WASHINGTON - It has been 10 weeks since then-administrator Sean O'Keefe said he was leaving NASA to take a high-paying university job.
Without a permanent replacement named, lawmakers and experts worry there's no one to lead the sensitive political and public relations efforts necessary to get President Bush's space exploration vision moving.
"NASA should not be in drift," said Sen. Bill Nelson, D-Melbourne.
While there have been spasms of speculation about the Bush administration naming a replacement for O'Keefe, no nominee has been declared. Shuttle veteran and longtime NASA executive Fred Gregory is temporarily at the helm of the 18,000-person agency.
Since O'Keefe announced his departure, the Bush administration appears to have been occupied with other priorities including Cabinet-level nominations, Bush's inauguration, the annual State of the Union speech, a trip to Europe and Russia and more recently the push to restructure Social Security.
Part of the delay is because the administration realizes just how critical the next administrator will be, said Rep. Tom Feeney, R-Oviedo, whose congressional district includes Kennedy Space Center.
"They realize this has become almost like a Cabinet-level selection," Feeney said. "The type of person that can sell the future of NASA the way the president wants requires a more thoughtful selection process. I'm confident that's what's happening."
The National Aeronautics and Space Administration can generate intense public interest; its Web pages got 18 billion hits in 2004, the year the Mars Rovers landed and began exploring the Red Planet.
But the agency administrator does not carry the weight of a secretary of homeland security or health and human services -- both Cabinet-level positions filled since O'Keefe submitted his resignation letter.
Just Friday, Bush nominated Stephen Johnson to become administrator of the Environmental Protection Agency, an independent agency like NASA. Johnson had been serving as EPA acting administrator.
A White House aide said the administration is not dragging its feet on an O'Keefe replacement.
"The president will be putting forth a nomination in a timely manner," said Erin Healy, a White House spokeswoman.
When Bush first took office in 2001, it was 10 months before he named O'Keefe to replace the departing Dan Goldin. Although there has been speculation the White House has offered the job only to be turned down by one or more candidates, there seems to be little truth behind the rumors.
Internet and news media reports recently declared Dan Crippen, the former director of the Congressional Budget Office, was to be nominated for the agency's top job. The claims proved to be nothing more than empty speculation.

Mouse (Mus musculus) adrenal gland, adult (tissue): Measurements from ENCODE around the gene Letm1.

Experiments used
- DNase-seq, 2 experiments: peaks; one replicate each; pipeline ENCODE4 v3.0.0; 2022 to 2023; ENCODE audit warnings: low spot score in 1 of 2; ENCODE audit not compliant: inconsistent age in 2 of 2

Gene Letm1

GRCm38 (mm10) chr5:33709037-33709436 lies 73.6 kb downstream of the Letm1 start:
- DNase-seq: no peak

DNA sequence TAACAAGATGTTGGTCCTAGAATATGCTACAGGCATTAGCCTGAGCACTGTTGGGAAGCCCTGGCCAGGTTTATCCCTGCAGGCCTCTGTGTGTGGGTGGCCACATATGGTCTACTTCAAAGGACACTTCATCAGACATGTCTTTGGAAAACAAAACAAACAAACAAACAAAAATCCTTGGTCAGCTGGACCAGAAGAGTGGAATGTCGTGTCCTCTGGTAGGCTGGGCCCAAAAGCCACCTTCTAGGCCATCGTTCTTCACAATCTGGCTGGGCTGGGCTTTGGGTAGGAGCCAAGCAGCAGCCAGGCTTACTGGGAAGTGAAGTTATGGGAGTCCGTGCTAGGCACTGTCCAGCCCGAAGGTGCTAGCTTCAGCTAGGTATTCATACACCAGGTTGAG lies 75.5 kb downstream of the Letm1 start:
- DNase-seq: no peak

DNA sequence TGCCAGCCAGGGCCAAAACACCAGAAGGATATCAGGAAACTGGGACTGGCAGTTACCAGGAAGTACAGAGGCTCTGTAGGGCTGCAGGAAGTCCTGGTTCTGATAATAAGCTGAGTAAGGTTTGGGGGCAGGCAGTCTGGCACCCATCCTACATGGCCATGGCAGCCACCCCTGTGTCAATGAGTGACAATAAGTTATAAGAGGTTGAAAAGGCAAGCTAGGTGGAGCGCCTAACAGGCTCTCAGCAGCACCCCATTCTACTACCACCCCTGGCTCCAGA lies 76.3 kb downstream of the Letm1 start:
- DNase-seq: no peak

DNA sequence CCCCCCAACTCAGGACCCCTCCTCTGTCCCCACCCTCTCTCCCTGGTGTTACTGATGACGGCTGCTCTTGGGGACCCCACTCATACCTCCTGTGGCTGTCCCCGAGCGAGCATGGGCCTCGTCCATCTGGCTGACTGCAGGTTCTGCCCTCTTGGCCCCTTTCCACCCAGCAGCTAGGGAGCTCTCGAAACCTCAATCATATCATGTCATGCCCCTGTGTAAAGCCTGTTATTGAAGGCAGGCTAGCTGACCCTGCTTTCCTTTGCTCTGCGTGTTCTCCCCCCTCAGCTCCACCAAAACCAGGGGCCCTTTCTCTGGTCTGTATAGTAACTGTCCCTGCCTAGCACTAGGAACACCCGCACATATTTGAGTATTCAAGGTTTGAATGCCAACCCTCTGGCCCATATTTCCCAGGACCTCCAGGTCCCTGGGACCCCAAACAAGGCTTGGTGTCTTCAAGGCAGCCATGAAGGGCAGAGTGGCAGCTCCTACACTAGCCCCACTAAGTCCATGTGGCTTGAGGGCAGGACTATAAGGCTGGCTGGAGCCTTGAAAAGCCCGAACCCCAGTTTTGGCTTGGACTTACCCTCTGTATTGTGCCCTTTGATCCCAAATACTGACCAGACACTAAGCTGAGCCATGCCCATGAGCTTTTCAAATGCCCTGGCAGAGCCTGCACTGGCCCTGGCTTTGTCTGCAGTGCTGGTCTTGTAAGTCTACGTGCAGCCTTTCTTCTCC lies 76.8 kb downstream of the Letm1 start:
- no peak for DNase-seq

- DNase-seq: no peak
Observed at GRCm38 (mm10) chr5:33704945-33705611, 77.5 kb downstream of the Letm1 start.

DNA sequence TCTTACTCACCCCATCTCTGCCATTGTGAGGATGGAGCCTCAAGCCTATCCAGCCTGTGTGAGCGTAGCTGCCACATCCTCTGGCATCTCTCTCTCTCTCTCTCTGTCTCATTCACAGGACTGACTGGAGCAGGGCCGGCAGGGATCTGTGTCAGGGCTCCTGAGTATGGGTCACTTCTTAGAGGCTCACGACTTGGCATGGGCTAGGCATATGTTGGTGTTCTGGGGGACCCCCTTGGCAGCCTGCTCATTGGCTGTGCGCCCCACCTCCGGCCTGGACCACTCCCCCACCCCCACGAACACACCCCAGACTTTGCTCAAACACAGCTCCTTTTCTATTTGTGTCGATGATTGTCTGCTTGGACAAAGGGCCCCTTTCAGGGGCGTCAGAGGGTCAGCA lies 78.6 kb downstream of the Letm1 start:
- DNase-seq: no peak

"All I know is it's not me," Crippen said. "I didn't interview. I haven't been contacted. I haven't been asked. Nor do I expect to be asked."
Other factors may be contributing to the deliberate pace of the White House search for a new NASA chief.
Bush got burned when homeland security secretary nominee Bernard Kerik withdrew his name from consideration after it was disclosed he had employed an undocumented immigrant as a nanny. The experience raised the bar on all future nominees in the Bush White House where diversions from the approved script are not taken lightly.
Pay could be a factor. The NASA administrator's job pays $162,100, compared with Cabinet secretaries who make $180,100, according to the Office of Personnel Management.
Still, both salaries pale in comparison to what CEOs and top managers demand in the private sector. Not to mention money does not go as far in metro Washington.
O'Keefe is an immediate example. His new job as chancellor of Louisiana State University pays a reported $400,000.
Bob Walker, a former congressman and space policy expert, speculated that it may be getting harder to fill the NASA job for two reasons. First, the job requires a demanding suite of skills, Walker said.
"You need somebody who has some fundamental understanding of what the agency does. You need someone who has the administrative ability to deal with a fairly widespread network. And you need someone with the political skills that can work both inside the administration and with the people on Capitol Hill," Walker said.
Second, there are mandatory background checks, pre-employment financial disclosures and postemployment restrictions that squeeze the pool of willing and qualified candidates.
"The revolving door rules we have . . . makes it real difficult to find people," Walker said.
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